We review our internal calculation of WACC annually, and our estimated WACC is 12.5% for fiscal 2012. By exercising discipline to generate an ROIC in excess of our WACC, our goal is to create value for our shareholders. ROIC was 14.4 percent and 16.8 percent for six months ended March 31, 2012 and April 2, 2011, respectively. This decrease was due to lower annualized operating income and an increase in the effective tax rate.

We define ROIC as tax-effected annualized operating income divided by average invested capital over a rolling three-quarter period for the second quarter. Invested capital is defined as equity plus debt, less cash and cash equivalents and short-term investments. Other companies may not define or calculate ROIC in the same way. ROIC is a non-GAAP financial measure which should be considered in addition to, not as a substitute for, measures of our financial performance prepared in accordance with United States generally accepted accounting principles (“GAAP”).

 

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Non-GAAP financial measures, including ROIC, are used for internal management assessments because such measures provide additional insight into ongoing financial performance. In particular, we provide ROIC because we believe it offers insight into the metrics that are driving management decisions. We view ROIC as an important measure in evaluating the efficiency and effectiveness of our long-term capital requirements. We also use ROIC as a performance criteria in determining certain elements of compensation.

For a reconciliation of ROIC to our financial statements that were prepared using GAAP, see exhibit 99.1 to this quarterly report on Form 10-Q, which exhibit is incorporated herein by reference.

REPORTABLE SEGMENTS

A further discussion of financial performance by reportable segment is presented below (dollars in millions):

 

     Three Months Ended     Six Months Ended  
     March 31,
2012
    April 2,
2011
    March 31,
2012
    April 2,
2011
 

Net sales:

        

AMER

   $ 331.7      $ 332.4      $ 652.6      $ 676.4   

APAC

     261.6        265.8        496.3        538.4   

EMEA

     27.8        24.3        47.3        44.4   

Elimination of inter-segment sales

     (47.6     (54.4     (93.1     (125.3
  

 

 

   

 

 

   

 

 

   

 

 

 
   $ 573.5      $ 568.1      $ 1,103.1      $ 1,133.9   
  

 

 

   

 

 

   

 

 

   

 

 

 

Operating income (loss):

        

AMER

   $ 26.2      $ 19.0      $ 49.3      $ 37.5   

APAC

     21.8        29.6        44.8        62.3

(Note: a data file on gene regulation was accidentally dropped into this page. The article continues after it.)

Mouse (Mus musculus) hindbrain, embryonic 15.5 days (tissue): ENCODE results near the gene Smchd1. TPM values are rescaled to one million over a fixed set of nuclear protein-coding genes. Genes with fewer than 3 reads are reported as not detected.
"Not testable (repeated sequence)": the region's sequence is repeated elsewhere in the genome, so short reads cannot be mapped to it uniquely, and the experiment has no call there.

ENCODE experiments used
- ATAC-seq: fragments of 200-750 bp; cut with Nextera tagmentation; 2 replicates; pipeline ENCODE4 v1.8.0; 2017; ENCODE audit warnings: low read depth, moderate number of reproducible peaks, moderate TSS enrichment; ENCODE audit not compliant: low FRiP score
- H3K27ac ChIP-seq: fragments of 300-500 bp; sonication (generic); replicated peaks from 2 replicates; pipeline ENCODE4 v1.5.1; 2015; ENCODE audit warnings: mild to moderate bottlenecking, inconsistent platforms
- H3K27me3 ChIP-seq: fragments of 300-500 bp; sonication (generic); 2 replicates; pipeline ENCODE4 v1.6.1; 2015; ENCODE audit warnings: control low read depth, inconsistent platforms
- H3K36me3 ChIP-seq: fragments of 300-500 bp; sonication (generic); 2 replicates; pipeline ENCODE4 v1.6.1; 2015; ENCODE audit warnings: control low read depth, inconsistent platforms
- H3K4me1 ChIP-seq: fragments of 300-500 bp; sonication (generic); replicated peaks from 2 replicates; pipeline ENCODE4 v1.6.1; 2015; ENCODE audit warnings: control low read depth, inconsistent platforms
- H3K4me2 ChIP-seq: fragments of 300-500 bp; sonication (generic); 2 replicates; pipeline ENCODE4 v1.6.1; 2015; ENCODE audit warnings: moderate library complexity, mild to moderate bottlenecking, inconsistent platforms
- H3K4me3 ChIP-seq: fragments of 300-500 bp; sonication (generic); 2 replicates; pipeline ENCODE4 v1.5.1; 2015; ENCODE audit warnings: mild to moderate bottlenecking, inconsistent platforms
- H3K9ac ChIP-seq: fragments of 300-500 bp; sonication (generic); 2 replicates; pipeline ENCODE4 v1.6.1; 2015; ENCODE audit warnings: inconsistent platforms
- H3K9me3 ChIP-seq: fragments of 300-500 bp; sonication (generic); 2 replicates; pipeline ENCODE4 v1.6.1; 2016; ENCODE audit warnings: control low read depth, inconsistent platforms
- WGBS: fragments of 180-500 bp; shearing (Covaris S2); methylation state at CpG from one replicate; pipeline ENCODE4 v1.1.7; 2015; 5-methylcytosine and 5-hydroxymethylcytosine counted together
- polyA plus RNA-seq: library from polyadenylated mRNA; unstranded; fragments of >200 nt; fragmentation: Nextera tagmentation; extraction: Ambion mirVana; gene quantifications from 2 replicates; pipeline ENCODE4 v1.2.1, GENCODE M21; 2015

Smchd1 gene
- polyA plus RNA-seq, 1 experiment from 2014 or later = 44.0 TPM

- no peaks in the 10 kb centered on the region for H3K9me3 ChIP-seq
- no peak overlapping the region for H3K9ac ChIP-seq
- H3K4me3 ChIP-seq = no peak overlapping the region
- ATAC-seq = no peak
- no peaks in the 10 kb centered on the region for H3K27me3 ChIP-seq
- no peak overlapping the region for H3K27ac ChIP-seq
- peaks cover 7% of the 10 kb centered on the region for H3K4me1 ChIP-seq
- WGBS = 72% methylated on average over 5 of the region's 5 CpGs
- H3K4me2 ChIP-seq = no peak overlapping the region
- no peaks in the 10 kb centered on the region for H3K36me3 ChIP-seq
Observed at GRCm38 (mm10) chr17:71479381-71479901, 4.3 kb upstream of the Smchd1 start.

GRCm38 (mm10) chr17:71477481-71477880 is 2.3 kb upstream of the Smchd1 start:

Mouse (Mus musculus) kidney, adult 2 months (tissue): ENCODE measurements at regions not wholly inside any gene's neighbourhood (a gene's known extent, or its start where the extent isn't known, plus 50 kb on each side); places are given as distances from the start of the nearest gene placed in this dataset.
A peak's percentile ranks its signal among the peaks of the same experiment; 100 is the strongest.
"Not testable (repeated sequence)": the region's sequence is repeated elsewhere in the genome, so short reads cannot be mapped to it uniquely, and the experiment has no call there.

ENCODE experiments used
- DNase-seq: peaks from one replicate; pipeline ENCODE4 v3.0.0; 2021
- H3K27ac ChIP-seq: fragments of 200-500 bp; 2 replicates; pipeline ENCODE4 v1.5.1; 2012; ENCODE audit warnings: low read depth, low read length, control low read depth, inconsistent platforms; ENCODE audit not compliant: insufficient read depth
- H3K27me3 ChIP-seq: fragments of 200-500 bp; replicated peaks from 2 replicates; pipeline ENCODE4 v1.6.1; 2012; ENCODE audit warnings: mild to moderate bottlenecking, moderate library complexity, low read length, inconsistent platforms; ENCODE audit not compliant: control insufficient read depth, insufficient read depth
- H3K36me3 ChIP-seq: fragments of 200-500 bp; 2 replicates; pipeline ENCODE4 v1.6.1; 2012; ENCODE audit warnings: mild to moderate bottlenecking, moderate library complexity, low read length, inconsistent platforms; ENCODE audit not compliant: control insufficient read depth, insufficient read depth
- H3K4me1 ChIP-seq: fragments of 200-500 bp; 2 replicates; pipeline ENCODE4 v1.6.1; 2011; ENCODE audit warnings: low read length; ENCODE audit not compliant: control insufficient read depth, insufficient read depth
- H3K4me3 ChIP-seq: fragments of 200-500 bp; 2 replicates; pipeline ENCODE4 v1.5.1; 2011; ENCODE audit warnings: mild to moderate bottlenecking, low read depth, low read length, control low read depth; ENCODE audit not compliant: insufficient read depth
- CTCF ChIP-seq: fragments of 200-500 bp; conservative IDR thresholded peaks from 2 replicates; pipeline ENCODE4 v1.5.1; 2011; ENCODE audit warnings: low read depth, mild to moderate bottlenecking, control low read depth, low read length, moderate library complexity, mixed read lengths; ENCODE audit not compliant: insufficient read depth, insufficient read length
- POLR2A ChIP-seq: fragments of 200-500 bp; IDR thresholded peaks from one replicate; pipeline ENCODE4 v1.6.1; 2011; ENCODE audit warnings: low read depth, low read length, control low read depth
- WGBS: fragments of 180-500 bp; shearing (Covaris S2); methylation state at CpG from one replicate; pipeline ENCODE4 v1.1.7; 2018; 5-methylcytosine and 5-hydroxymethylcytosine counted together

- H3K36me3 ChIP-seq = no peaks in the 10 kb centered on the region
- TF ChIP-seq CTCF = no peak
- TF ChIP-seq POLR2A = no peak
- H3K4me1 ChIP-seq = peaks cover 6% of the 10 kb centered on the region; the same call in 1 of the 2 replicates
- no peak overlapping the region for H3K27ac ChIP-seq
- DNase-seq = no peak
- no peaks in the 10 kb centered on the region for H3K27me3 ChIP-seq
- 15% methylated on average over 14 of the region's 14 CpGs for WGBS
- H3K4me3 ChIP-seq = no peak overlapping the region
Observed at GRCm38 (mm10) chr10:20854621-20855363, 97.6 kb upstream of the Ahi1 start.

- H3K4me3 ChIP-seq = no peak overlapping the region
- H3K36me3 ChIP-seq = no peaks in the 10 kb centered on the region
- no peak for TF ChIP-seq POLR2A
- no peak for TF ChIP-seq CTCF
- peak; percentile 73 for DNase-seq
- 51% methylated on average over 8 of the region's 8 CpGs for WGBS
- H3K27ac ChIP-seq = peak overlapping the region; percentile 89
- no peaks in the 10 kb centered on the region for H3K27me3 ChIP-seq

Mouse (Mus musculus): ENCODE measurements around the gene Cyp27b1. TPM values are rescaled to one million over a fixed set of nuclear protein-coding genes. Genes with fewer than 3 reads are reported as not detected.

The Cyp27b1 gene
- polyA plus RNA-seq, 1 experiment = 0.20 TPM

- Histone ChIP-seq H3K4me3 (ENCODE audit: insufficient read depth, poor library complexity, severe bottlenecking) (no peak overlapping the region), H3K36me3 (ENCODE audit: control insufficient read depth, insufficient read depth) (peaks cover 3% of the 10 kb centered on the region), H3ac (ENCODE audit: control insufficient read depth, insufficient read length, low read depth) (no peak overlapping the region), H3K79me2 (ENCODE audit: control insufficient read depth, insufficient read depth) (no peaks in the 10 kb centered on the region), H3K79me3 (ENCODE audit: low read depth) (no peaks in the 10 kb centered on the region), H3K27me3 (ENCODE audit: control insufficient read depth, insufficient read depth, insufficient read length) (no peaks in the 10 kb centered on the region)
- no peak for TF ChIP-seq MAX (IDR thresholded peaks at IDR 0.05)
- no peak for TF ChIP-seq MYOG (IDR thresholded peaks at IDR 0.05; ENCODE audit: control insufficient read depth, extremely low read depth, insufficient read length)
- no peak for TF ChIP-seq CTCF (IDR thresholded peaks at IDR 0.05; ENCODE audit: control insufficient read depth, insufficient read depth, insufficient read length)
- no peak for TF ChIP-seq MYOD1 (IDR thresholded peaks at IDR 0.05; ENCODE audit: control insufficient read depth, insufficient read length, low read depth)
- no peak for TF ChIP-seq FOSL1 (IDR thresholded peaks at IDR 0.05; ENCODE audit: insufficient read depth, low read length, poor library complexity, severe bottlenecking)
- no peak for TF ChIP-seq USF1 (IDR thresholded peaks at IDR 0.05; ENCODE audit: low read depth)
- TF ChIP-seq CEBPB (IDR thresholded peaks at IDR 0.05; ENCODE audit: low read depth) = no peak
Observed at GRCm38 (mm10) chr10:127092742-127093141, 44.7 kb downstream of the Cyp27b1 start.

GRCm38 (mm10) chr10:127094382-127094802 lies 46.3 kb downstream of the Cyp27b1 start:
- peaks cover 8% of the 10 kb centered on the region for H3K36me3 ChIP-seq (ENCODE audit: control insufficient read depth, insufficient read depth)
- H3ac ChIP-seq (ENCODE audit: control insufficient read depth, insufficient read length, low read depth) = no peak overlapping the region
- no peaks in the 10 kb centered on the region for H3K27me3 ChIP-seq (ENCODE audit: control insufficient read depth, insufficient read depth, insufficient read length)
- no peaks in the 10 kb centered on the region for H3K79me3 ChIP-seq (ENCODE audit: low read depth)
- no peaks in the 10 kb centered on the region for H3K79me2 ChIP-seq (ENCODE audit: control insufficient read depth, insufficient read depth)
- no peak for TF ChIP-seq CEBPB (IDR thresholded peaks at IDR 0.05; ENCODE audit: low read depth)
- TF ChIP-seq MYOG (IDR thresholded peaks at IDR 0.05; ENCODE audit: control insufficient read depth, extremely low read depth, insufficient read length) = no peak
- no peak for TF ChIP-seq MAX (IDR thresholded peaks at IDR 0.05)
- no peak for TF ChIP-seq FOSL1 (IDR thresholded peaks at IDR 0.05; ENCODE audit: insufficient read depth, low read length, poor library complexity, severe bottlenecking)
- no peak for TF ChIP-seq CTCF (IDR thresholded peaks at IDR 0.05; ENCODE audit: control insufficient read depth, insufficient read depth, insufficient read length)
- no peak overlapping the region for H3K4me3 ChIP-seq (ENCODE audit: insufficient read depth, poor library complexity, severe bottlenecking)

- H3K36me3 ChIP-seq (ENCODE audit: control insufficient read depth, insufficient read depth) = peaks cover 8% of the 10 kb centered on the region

EMEA

     0.3        0.1        (0.6     (0.2

Corporate and other costs

     (22.5     (22.3     (44.0     (45.3
  

 

 

   

 

 

   

 

 

   

 

 

 
   $ 25.8      $ 26.4      $ 49.5      $ 54.3   
  

 

 

   

 

 

   

 

 

   

 

 

 

Americas (AMER): Net sales for the three months ended March 31, 2012 decreased $0.7 million, or 0.2 percent, due to the completion of a significant engineering design and services program with a medical market sector customer and lower end-market demand from several customers primarily in the networking/communications sector, partially offset by the ramp of Coca-Cola and a new customer in the industrial/commercial market sector. Net sales to Juniper decreased compared to the prior year period due to lower end-market demand for the mix of Juniper products we produce. Operating income for the current year period increased as a result of favorable changes in customer mix.

Net sales for the six months ended March 31, 2012 decreased $23.8 million, or 3.5 percent, due to a prior year customer disengagement as a result of an acquisition, lower end-market demand from existing customers primarily in the networking/communications and medical market sectors, partially offset by the ramp of Coca-Cola and a new customer in the industrial/commercial market sector. Net sales to Juniper increased compared to the prior year period due to new product launches in the first quarter of fiscal 2012. Despite the sales reduction, operating income for the current year period increased due to favorable customer mix and the favorable outcome of an inventory disposition related to a prior year customer disengagement, which had a $1.5 million positive effect.